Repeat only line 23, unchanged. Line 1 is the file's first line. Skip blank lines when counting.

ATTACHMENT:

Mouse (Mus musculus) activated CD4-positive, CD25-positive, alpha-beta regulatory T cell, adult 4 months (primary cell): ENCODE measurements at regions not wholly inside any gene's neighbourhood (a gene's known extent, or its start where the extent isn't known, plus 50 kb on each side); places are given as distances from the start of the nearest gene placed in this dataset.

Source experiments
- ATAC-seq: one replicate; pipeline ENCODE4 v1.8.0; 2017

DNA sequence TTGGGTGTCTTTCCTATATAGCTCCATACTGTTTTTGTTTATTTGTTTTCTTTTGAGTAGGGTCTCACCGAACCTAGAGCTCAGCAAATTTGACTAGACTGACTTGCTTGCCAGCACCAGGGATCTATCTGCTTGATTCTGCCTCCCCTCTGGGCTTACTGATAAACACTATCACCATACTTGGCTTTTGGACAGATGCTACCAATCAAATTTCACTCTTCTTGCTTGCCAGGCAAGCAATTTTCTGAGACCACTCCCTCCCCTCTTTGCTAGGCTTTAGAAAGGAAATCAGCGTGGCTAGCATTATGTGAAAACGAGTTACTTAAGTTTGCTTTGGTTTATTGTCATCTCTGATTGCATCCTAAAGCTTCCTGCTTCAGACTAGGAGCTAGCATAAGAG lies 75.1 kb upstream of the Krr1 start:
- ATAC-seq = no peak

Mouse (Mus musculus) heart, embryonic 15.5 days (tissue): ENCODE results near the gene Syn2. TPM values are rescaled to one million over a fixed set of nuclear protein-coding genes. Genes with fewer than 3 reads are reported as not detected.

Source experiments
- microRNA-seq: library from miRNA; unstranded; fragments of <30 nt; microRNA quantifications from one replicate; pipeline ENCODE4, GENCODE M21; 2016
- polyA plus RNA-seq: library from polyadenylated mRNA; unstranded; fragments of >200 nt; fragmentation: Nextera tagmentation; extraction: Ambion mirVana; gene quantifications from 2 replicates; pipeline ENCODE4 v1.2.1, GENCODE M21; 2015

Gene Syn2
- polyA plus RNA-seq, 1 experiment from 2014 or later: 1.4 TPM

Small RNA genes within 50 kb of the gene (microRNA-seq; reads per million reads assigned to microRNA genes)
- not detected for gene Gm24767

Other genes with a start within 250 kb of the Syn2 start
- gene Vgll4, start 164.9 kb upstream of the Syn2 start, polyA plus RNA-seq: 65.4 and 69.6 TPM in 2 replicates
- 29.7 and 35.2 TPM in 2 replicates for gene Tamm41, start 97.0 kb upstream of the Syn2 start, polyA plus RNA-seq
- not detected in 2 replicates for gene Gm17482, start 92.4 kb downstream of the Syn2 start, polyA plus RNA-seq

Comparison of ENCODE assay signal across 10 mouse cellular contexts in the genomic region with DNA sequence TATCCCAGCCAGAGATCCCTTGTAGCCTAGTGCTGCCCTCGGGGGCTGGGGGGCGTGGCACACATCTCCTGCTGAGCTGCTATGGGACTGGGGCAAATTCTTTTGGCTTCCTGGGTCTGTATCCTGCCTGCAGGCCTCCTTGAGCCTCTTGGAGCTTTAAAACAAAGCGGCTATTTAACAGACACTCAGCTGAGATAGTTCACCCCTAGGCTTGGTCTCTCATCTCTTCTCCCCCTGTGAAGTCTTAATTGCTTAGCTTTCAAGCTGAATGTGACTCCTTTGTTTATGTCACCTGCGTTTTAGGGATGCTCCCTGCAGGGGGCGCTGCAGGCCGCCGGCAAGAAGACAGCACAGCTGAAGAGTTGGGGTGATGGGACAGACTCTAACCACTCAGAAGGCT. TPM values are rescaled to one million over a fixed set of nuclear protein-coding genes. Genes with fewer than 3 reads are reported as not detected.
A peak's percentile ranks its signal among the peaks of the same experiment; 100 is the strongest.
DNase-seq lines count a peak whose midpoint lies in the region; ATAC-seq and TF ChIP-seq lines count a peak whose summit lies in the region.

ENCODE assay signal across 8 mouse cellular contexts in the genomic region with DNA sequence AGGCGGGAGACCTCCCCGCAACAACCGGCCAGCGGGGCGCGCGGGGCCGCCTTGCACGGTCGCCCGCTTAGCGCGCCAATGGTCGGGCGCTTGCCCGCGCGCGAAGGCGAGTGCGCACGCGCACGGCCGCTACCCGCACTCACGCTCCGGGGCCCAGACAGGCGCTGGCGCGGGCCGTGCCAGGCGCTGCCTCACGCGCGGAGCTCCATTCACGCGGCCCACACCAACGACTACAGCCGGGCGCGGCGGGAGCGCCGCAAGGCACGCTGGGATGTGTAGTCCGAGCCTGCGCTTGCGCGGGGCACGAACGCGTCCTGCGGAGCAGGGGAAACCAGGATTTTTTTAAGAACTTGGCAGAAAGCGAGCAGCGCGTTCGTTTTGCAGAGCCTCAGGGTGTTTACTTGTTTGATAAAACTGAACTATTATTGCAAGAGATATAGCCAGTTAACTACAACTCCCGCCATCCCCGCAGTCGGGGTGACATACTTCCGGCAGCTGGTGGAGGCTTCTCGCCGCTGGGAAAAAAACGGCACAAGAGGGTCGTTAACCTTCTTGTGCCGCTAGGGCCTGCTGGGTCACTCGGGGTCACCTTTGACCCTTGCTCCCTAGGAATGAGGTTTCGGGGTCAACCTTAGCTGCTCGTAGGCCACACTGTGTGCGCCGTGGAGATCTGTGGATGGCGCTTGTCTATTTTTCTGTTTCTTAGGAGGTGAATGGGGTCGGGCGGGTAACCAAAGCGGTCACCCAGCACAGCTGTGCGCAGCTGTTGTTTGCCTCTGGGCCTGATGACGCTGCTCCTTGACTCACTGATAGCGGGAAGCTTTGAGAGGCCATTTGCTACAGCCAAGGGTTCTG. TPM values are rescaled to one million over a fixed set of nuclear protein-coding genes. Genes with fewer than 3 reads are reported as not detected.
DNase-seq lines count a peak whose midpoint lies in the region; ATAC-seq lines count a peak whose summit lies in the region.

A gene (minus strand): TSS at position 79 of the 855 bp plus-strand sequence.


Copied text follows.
A gene (minus strand): TSS at position 79 of the 855 bp plus-strand sequence.